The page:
But it was “Night” ’s growing status, not any new work, that brought Wiesel to prominence in America (he never achieved a comparable fame in Israel). Inspired by Wiesel and other memoirists, such as Primo Levi, increasingly American Jews saw the Holocaust as a binding tie. About three-quarters of American Jews, a Pew study shows, now think “remembering the Holocaust” is essential to their identity, twice as many as focus on religious duties. Non-Jews saw the book as a reason to trust Wiesel’s voice. And he raised it, as the New York Times obituary recalls, with mounting regularity. He condemned the burnings of black churches in the United States, and spoke out against apartheid in South Africa and on behalf of the the tortured political prisoners of Latin America. He denounced the massacres in Bosnia in the mid-nineteen-nineties, and reportedly helped to persuade Bill Clinton to intervene. He condemned the slaughters in Cambodia, Rwanda, and the Darfur region of Sudan. “I swore never to be silent whenever, wherever human beings endure suffering and humiliation,” he said, in accepting the Nobel Peace Prize, in the fall of 1986. “We must take sides. Neutrality helps the oppressor, never the victim. Silence encourages the tormentor, never the tormented.” I recall Wiesel speaking on national television in the U.S., after a program on the dangers of nuclear weapons, declaring that, in the face of extinction, all the world has become “Jewish.”
Remarkably, however, there is not a word in the Times obituary about the occupation of the Palestinian territories. That is not an oversight. To the dismay of Israeli peace activists, and their supporters abroad, who’ve seen Wiesel’s unique international stature grow over two generations—and sought his support—he rarely if ever publicly raised his voice against any Israeli actions: not the bombings of Beirut in 1982; not the subsequent massacre, by Lebanese Phalangists, at Sabra and Shatila, within the perimeter held by the Israeli Army; not the disgraceful behavior of settlers in Hebron; not the encirclement by Israeli ministries of Jerusalem’s Silwan neighborhood; not the obstacles placed before international efforts to restore potable water and electricity to the residents of Gaza. Many of us who admired him in our youth became increasingly impatient with his inability to see the occupation for what it was. Primo Levi, also a survivor of Auschwitz, condemned Menachem Begin’s war in Lebanon as “success achieved with an unprincipled use of arms.” For Levi, evil was too explicably human to be absolute: “I feel indignant toward those who hastily compare the Israeli generals to Nazi generals, and yet I have to admit that Begin draws such judgments on himself . . . I fear that this undertaking [in Lebanon], with its frightening cost in lives, will inflict on Judaism a degradation difficult to cure . . . I sense in myself, not without surprise, a profound emotional bond to Israel, but not to this Israel.”
In his Nobel speech, Wiesel spoke majestically of the need to ameliorate suffering, which “applies also to Palestinians, to whose plight I am sensitive, but whose methods I deplore when they lead to violence. . . . They are frustrated; that is understandable.” Terror, however, disqualified their national claims (the Peace Prize, after all, was for the author of “Night,” not “Dawn”). Then he added, as if Israel were itself not then led by the former Jewish terrorist and annexationist, Likud’s Yitzhak Shamir, “Israel will coöperate; I am sure of that. I trust Israel for I have faith in the Jewish people. Let Israel be given a chance, let hatred and danger be removed from their horizons, and there will be peace in and around the Holy Land.” Wiesel’s one show of magnanimity to the peace camp came in June of 2009, after President Obama delivered his Cairo Address. Wiesel joined Obama and Chancellor Angela Merkel on a symbolic visit to Buchenwald, as if to endorse the Administration’s claim that reaching a new dialogue with the Muslim world would not be purchased at the cost of Israel’s legitimacy. But, as the Netanyahu government settled in, Wiesel sided with Netanyahu’s most vociferous backers in distancing himself from Obama, opposing virtually all diplomatic initiatives toward Iran and the Palestinians.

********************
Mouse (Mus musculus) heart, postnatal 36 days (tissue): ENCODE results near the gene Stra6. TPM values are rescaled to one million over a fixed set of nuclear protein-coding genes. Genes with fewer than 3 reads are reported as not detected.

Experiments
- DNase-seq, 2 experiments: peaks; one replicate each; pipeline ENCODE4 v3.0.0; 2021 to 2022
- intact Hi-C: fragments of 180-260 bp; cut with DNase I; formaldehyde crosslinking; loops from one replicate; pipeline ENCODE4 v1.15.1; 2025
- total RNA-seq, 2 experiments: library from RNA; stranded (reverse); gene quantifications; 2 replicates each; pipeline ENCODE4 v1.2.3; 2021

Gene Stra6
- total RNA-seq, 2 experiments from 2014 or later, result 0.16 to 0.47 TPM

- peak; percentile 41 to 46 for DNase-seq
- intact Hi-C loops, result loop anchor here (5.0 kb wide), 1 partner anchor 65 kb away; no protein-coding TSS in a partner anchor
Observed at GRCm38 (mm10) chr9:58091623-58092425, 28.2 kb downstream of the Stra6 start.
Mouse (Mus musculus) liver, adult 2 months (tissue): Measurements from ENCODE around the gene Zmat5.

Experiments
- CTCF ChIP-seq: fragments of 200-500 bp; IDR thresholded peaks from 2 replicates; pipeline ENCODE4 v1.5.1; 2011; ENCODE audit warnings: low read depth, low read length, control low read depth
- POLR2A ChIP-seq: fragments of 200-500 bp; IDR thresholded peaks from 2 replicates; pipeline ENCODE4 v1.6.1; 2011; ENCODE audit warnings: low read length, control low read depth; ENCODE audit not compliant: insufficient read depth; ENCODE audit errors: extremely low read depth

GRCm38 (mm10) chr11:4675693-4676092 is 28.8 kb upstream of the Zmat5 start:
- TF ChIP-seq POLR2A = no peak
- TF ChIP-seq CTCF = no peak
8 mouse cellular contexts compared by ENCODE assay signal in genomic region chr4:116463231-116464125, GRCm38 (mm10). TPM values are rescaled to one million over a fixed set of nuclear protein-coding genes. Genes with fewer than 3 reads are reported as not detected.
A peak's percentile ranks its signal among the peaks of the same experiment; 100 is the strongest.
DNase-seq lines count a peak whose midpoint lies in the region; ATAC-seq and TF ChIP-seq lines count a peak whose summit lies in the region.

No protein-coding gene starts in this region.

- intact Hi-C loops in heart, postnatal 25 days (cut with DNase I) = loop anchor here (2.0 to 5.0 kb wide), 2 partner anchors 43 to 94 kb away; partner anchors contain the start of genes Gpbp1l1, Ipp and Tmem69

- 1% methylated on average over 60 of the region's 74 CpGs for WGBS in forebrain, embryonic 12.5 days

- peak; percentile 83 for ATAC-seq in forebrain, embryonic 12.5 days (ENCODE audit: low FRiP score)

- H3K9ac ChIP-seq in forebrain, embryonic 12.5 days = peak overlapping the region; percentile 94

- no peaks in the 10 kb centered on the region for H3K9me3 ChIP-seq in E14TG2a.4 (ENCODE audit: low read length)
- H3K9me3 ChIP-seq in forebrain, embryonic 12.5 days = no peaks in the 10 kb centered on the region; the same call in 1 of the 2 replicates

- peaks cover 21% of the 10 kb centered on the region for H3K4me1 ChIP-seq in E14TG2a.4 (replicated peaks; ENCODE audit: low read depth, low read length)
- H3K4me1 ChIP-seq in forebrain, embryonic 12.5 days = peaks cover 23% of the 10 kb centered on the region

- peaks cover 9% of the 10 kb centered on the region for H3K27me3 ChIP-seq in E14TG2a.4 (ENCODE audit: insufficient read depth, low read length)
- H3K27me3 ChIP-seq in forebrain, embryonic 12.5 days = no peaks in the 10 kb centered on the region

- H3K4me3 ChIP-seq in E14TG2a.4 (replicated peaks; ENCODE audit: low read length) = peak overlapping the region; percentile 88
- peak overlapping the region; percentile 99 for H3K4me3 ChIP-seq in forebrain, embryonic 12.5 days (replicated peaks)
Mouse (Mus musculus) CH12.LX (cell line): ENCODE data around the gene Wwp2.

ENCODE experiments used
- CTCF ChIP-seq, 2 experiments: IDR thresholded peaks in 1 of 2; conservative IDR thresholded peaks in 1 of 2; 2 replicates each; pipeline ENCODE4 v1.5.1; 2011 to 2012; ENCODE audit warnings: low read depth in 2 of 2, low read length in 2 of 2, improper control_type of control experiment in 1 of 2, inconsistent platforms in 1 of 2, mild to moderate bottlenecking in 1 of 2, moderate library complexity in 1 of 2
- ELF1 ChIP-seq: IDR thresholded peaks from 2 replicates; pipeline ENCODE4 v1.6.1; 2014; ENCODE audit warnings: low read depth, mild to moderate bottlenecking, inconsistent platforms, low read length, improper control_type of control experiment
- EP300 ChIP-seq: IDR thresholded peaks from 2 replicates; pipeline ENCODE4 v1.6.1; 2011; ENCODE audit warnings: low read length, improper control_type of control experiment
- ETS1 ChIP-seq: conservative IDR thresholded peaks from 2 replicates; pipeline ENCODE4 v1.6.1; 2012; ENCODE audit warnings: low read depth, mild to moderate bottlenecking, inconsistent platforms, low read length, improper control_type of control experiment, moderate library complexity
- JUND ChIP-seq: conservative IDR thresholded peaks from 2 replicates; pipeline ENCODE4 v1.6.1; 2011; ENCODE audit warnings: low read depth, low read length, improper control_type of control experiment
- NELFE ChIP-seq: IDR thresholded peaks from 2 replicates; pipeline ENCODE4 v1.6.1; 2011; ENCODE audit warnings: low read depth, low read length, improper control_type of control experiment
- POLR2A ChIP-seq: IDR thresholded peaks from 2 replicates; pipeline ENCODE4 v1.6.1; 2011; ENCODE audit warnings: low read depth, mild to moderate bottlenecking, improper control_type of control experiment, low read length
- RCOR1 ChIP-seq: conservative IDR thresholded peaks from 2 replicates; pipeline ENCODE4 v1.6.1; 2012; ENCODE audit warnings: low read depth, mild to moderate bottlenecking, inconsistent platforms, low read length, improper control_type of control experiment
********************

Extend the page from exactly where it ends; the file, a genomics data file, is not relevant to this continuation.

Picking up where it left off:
In 2010, as the Obama Administration tried to revive negotiations between Israelis and Palestinians over, among other things, Jerusalem, Wiesel took out a full-page ad in the Times. “For me, the Jew that I am, Jerusalem is above politics,” he wrote. “It is mentioned more than six hundred times in Scripture—and not a single time in the Koran . . . the first song I heard was my mother’s lullaby about and for Jerusalem.” In what seemed a desperate play for his old moral authority, he wrote that Jews, Christians, and Muslims are able to build their homes anywhere in Jerusalem and only under Israeli sovereignty. “The anguish over Jerusalem is not about real estate but about memory.” Curiously, Wiesel’s appeal to “memory” had now abandoned history altogether. Ben Gurion once quipped, “There is no God, and He gave us the land of Israel.” Wiesel seemed now to be saying, God may not have survived Auschwitz, but he had already promised us Jerusalem.
“Mr. Wiesel prefer[s] mythical references . . . and eschatology to the real people who want to live together in peace,” Sidra DeKoven Ezrahi, a Hebrew University scholar of Holocaust literature, also my wife, wrote in protest. (Sidra had previously worked with Wiesel on the creation of the American Holocaust Museum.)
For Wiesel, loving Jerusalem superseded loving in Jerusalem. “After representing so eloquently the victims of history’s injustices in Nazi and then Soviet Europe, Mr. Wiesel would surely, we assumed, turn to the injustices perpetrated by his own people, and cry out against the tragic occupation and dispossession of the Palestinian people,” Sidra wrote. Imagine if, the Jew that he was, he had.